On that note, what was done to sure up the glaring weaknesses last season? First and foremost, the offensive line was dangerous. Dangerous for our QBs and RBs. Jacob Brammer transferred in and was expected to start, but returners held him off. He was an all conference performer at the G5 level. Hawaii is not a good G5 team, so the guys who held him off should not have trouble with a bad Mountain West DL. On the other side of the ball, the main deficiency seemed to be athleticism. Speed is usually not something that can be developed, not from the place we appeared to be last season. New faces starting and shuffling some personnel may help though. Elijah McAllister is no longer at Star and is being used on the DL. The players in line at Star are all 240 or lighter, so that position should be quicker. Kane Patterson gives a changeup to Ethan Barr at LB. Jaylen Mahoney at safety will upgrade there, and some other new starters may have taken an extra year to get the technique down even if they were better athletes. I hate to see keep saying it, but if Hawaii makes us look slow, we are in trouble.

How does the team handle the off-the-field aspects of the trip? Clark Lea took his team out a week early to adjust to the time and put them in a very controlled environment. Yes, they have done a community service project, gone to Pearl Harbor, and had free time. The team is not in a bubble. They are on Clark Lea’s schedule though. The schedule is still abnormal. Athletes are creatures of habit. Oh, and even Vanderbilt football has not made a habit of playing in front of 9,300 or fewer people. Those factors may be viewed as a built-in excuse for a sub-par performance, but, to me, overcoming that is a major step for Clark Lea to prove he has the full attention and focus of this team.

How do the Commodores adjust on the field? Hawaii Head Coach Timmy Chang has never even been a coordinator. Yes, that point is being beat to death as a reason Lea needs to coach circles around him in this game. It does make planning difficult since systems of choice for Chang may be a bit unknown. He has probably pulled from his playing days and time on different staffs, so Lea and company have information to give them some understanding. Chang will likely still utilize concepts or personnel that are unexpected. The key spot is QB with 3 Rainbow Warriors still listed as potential starters. The defense adjusting to whichever QB is playing, even with the potential for more than one Hawaii QB to taken meaningful snaps, could be key to see the control fans expect.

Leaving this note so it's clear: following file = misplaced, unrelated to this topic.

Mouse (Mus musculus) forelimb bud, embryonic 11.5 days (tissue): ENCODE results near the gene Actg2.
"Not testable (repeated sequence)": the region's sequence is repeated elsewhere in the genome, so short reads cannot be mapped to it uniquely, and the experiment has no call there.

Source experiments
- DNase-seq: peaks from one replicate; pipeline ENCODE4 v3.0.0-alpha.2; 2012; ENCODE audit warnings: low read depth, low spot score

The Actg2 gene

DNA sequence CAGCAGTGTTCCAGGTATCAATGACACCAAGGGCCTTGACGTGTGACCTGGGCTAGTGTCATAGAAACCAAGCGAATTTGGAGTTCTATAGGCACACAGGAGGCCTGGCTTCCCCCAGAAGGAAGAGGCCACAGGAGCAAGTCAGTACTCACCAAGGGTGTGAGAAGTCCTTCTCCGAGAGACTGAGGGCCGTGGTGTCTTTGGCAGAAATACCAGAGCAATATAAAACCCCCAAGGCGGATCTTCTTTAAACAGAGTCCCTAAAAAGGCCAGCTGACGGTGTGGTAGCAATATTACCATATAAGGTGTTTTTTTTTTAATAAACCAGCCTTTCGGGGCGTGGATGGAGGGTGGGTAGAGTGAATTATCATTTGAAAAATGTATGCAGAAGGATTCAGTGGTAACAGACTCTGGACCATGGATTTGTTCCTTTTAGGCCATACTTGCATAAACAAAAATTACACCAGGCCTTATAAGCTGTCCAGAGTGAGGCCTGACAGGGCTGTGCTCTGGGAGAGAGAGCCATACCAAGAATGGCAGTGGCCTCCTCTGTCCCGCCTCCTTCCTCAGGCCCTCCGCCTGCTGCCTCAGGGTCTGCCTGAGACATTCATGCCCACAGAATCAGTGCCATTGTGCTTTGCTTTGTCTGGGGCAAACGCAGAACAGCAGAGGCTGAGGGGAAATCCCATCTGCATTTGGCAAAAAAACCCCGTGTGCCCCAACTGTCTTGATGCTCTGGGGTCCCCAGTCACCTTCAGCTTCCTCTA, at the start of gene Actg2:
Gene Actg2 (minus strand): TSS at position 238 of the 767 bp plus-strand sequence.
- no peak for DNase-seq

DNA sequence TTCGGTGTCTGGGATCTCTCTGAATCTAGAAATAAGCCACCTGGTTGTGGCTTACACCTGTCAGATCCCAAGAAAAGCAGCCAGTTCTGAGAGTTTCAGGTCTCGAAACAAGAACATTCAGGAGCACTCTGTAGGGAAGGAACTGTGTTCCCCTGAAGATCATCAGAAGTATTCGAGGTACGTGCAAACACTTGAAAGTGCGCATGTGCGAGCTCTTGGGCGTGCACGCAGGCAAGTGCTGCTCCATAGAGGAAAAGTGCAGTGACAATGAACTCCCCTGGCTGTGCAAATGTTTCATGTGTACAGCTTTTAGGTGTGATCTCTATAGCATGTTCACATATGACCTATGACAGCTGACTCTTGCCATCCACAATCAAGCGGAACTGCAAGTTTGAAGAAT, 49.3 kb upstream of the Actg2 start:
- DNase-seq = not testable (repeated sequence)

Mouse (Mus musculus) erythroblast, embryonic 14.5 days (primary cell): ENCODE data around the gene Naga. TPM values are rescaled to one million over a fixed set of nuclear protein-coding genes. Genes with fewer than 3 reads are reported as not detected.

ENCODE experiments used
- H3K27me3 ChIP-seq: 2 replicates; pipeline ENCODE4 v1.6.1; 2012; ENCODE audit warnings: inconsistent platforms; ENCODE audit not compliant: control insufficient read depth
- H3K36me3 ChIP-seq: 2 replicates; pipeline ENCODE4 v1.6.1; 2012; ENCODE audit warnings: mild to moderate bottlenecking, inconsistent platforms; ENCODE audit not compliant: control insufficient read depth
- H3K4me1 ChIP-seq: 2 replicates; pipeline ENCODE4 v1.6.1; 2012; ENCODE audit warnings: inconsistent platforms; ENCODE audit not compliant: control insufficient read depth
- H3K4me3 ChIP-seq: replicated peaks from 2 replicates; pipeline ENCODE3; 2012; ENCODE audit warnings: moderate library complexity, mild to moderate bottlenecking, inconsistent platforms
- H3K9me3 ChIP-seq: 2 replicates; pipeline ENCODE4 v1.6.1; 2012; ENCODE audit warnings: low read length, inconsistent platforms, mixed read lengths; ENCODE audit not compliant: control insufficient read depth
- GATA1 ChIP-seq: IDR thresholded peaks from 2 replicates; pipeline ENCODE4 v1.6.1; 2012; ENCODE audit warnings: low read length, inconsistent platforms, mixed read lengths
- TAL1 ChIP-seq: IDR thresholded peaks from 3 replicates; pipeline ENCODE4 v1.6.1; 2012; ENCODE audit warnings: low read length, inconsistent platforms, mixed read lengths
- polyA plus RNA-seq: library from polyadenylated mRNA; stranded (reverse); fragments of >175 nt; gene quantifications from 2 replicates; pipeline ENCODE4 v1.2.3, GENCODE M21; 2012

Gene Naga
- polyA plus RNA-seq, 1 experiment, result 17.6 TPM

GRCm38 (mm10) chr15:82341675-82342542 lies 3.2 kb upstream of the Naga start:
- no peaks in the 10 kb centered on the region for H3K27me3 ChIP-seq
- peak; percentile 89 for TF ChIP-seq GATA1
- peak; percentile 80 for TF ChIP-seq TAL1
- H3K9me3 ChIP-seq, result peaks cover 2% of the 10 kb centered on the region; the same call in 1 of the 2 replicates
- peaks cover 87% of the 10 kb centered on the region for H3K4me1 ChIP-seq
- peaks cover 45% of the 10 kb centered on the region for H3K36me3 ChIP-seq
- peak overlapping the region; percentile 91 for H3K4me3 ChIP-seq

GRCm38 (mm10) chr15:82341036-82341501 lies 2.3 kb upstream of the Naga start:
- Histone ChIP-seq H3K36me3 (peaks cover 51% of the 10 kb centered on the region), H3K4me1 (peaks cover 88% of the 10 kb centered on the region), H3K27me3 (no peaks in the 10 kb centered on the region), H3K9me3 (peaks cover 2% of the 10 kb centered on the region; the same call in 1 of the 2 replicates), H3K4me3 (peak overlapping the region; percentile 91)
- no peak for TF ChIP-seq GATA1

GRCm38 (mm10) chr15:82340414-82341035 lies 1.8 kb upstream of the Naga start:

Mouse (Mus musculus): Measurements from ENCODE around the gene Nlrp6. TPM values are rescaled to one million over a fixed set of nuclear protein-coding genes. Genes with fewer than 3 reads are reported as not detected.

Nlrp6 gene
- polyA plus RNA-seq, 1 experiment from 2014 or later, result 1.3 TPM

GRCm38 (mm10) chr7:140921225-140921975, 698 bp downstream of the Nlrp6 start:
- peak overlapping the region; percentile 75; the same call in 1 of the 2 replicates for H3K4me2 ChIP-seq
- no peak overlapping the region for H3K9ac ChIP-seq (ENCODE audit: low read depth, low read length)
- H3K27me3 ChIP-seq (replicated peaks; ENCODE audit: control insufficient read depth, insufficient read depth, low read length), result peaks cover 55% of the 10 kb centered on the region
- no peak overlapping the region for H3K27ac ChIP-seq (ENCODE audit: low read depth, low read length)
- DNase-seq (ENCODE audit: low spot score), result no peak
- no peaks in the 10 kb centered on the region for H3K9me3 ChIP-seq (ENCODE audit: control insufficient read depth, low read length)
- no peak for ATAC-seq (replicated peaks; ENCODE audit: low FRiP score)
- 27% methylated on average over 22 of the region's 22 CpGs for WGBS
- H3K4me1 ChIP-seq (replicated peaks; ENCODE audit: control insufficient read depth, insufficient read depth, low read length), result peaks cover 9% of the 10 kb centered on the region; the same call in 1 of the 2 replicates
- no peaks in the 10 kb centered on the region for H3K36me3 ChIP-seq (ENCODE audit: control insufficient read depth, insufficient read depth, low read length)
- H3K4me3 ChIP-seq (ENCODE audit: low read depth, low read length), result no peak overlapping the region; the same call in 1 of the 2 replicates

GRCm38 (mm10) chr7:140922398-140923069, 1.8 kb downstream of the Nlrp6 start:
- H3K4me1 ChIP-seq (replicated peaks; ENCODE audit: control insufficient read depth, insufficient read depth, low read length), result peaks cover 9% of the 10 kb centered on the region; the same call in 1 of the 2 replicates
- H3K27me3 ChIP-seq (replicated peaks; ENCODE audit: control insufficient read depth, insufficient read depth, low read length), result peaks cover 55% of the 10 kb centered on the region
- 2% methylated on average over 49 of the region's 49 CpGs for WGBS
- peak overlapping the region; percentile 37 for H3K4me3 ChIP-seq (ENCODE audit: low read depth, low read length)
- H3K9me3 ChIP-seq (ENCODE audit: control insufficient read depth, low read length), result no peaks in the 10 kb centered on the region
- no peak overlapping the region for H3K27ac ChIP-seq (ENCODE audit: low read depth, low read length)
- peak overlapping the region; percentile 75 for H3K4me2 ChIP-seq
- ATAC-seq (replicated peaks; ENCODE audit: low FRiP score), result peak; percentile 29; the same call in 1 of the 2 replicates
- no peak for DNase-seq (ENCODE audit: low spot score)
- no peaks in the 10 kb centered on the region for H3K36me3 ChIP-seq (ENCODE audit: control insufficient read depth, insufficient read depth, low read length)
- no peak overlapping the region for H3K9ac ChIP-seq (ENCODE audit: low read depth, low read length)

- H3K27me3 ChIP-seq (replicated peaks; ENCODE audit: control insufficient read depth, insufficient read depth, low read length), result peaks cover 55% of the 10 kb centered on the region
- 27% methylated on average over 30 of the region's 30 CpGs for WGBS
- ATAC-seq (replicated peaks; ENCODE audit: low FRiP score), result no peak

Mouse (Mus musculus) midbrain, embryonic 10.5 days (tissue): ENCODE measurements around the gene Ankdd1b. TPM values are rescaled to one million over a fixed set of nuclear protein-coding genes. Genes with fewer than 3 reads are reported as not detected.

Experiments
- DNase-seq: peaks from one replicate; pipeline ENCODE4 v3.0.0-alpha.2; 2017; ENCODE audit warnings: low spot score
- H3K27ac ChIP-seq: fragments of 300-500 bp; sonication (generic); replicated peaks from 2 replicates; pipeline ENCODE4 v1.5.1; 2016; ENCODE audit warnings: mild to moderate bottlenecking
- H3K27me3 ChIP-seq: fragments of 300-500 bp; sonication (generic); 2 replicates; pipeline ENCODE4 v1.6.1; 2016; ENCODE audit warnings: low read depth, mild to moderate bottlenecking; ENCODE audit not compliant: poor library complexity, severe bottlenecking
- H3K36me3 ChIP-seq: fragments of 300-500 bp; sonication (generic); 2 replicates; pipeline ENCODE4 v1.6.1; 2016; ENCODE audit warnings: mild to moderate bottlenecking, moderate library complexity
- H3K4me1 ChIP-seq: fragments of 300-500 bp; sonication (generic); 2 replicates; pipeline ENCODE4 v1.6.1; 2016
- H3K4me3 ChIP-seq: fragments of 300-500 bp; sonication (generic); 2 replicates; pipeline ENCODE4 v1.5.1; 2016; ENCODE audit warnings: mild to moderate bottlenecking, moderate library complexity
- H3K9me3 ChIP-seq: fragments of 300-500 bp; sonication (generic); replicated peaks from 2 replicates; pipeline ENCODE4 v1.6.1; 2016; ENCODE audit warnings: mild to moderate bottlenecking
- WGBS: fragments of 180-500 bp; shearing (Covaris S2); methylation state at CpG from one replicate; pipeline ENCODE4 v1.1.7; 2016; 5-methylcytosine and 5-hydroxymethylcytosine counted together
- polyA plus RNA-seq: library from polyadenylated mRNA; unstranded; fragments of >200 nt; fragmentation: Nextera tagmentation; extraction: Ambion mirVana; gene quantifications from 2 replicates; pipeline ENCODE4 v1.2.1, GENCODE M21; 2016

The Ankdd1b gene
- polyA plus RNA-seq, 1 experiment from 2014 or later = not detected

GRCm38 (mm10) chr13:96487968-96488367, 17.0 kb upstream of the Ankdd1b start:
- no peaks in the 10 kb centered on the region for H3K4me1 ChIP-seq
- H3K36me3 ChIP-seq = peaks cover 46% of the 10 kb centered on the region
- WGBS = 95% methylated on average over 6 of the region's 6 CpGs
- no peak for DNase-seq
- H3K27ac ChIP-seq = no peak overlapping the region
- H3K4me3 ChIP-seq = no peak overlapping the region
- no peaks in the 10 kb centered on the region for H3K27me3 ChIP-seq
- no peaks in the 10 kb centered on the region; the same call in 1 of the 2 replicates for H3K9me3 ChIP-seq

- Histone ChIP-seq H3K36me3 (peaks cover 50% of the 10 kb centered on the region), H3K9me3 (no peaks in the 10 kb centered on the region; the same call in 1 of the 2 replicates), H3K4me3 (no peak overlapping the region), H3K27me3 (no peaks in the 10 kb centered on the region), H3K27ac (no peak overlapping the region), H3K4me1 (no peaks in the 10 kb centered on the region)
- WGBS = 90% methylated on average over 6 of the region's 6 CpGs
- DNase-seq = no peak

Finally, let us assume everything breaks the wrong way early. I will not speak into existence the myriad of ways this game could unravel. I do not see any way Hawaii just lines up and beats us. For the hosts to win, they probably need Vanderbilt to be very poor relative to the talent that is on the team, Hawaii needs to do some very unorthodox/unexpected things to catch Lea/Howell and Lynch off guard, AND some freak plays will need to bounce their way. If we assume the worst case scenario until halftime because “first game jitters” or the like, is much or all of it fixed in the second half or do they stumble throughout? A close win will not be taken well by most, including myself. A close halftime would be bad enough fuel for the pessimists. A loss would be disaster.

As always, if you have something you want me to keep an eye on for a future edition, let me know in the comments. I will try to re-watch this game during the week, but it may be difficult to find time on vacation.